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Music Reviews

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Review by Marina Oliver | March 13, 2013 at 1:00 PM

Somewhat fittingly, Satellite consists of four previously individual artists who came together to form the alternative rock quartet and release their 11-track debut Calling Birds. Although Steven McMorran, Mitch Allan, Josh Dunahoo, and Erik Kertes have each been previously involved in the industry, the chemistry that seems to pervade Satellite held them together, and, as frontman Steven McMorran penned on the band’s website, “We truly hope SATELLITE becomes a voice for the joy, heartache, beauty and truth of life.”

That being said, even from the first listen of Calling Birds, the emotion and the intensity of the music shows itself to be very evident. From the opening strains of “Say The Words,” the listener may feel like they are standing in a rainstorm as thunder crashes around them and they look up at the sky and ask, “Why?” in typical movie fashion. Not that the music is particularly morose, but it packs a sort of melancholy, questioning punch that makes it feel epic enough to blast as background music at a turning point scene in one’s life. Remember this feeling, as it will recur frequently and powerfully throughout the album.

“Brooklyn” demonstrates more twang and distinct rhythm and feels a bit more Americana than its predecessor. The methodical jaunt of the rhythm nearly masks the lyrical contributions: “I feel that you’re waiting/ while you lie awake / for an answer that’s not coming.” Ah, so perhaps asking “why?” earlier was fruitless, but nonetheless all this questioning paints the album in deeper shades of plaintive, as if the speaker is searching for solace in answers.

“Turning On My Own” and “Saving Us Tonight” both evoke a similar feeling with crescendos building from gentle to our aforementioned “epic rain movie scene,” but “Silhouette” offers a respite in the form of an acoustic lull. The song lends spotlight to McMorran’s vocals, and stays docile until the very end, when – you guessed it – the song elevates back into the stratosphere of overly emotional, as it’s almost jarring in its lament.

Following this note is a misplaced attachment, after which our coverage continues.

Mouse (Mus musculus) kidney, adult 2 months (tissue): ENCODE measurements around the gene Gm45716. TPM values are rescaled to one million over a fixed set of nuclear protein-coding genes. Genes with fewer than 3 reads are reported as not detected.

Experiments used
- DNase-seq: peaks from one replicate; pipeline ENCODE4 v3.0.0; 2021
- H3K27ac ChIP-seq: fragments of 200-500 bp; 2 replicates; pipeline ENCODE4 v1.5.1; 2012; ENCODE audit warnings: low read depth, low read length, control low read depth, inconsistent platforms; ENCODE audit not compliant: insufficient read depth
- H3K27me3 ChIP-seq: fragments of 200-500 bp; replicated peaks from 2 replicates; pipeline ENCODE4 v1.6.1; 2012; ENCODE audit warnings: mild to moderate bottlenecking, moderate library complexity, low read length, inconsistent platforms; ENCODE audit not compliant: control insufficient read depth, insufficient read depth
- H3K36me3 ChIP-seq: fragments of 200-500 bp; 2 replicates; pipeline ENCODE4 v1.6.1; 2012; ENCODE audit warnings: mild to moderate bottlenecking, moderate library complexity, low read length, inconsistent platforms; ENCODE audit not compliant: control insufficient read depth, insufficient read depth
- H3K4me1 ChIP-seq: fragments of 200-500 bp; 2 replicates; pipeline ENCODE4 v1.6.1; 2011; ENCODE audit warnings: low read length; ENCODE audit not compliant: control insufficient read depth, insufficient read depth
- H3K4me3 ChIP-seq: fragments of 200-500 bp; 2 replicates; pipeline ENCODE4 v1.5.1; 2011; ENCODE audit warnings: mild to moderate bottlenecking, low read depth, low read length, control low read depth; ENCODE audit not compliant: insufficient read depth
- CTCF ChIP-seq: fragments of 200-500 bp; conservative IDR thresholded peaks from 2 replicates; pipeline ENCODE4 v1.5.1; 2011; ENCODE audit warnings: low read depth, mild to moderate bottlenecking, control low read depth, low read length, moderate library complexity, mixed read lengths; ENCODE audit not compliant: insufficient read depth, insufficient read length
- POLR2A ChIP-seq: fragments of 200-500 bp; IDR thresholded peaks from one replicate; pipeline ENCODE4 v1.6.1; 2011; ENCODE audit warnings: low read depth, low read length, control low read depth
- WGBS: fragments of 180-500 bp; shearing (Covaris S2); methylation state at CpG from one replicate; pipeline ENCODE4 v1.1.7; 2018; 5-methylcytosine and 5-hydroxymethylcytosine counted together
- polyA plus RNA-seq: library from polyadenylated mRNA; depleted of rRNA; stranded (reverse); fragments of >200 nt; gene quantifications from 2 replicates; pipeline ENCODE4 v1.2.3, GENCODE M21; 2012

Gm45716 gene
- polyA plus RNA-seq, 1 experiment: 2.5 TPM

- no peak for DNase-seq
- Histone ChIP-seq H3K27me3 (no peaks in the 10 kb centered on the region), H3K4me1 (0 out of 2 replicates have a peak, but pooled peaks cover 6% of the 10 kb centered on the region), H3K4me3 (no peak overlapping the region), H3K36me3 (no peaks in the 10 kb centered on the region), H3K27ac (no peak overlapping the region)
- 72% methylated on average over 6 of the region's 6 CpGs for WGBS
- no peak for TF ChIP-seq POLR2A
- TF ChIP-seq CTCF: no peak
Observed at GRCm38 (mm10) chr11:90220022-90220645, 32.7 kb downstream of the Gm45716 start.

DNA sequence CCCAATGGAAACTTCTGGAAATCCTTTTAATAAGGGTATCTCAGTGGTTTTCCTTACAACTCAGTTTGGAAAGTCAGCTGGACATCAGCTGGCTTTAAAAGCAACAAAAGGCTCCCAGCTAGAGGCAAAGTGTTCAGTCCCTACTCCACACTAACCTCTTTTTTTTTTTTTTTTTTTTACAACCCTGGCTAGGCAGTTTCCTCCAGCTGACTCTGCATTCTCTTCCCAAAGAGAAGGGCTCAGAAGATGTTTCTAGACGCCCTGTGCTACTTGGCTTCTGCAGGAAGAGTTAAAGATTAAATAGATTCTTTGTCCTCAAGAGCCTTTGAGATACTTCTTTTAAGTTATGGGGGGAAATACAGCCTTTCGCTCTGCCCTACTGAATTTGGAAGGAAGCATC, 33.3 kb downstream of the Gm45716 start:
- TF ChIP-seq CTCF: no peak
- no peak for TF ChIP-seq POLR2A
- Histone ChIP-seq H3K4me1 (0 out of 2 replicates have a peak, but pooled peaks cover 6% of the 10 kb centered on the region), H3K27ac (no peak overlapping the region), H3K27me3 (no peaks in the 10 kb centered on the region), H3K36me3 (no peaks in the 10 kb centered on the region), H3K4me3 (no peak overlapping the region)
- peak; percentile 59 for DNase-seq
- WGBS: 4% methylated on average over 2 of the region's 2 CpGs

“Ring The Bells” exudes wisdom within its calming, caressing tune. It’s the namesake of the band’s previously released EP, and it sheens with the polish of introspection, finally offering some answers about the nature of truth, love, and friendship. The formulaic power buildup returns for “God Save The Dream,” but it manages to recede several times so the song laps like waves. With each chorus, the power is definitely there, but the juxtaposition between the song’s gentle segments makes it a tad more distinctive than some of the others with their similar methodical builds.

The piano swells in “You & Me” make it the most balladic tune on the LP, particularly in synergy with the extremely forlorn vocals and strategic pauses. Besides the lack of a real heavy accent, the twangs and the melody make this song sound like a country song playing out of some dusty jukebox in a Southern bar at about 4pm on a Monday; it tugs the heartstrings and possibly may remind the listener of their own misadventures of the heart. If the band is indeed going for “heartache, beauty, and truth,” I’d say this song hits the hardest and most deeply in that area. The ending refrains of “Hallelujah” in finale “Till I Return” seem to chase away most of the clouds and rain, so the album ends with its movie moment concluded and a hopeful note resonating through the work.

Overall, many of the songs on Calling Birds start to sound extremely similar in structure, tempo, and overall feeling, but the gems that break this trend reawaken the listener to the emotional value of the album at strategic points along the way. If a listener ever found himself or herself in need of an album to narrate their life story at the point where they’re staring up at the sky asking the big questions of life, this may be the one. It has no short supply of emotional rawness, it’s constantly reflective, and it crosses genre boundaries to offer the sorrow of Americana and country with the solidity of alternative rock.

Rating: 3.5/5

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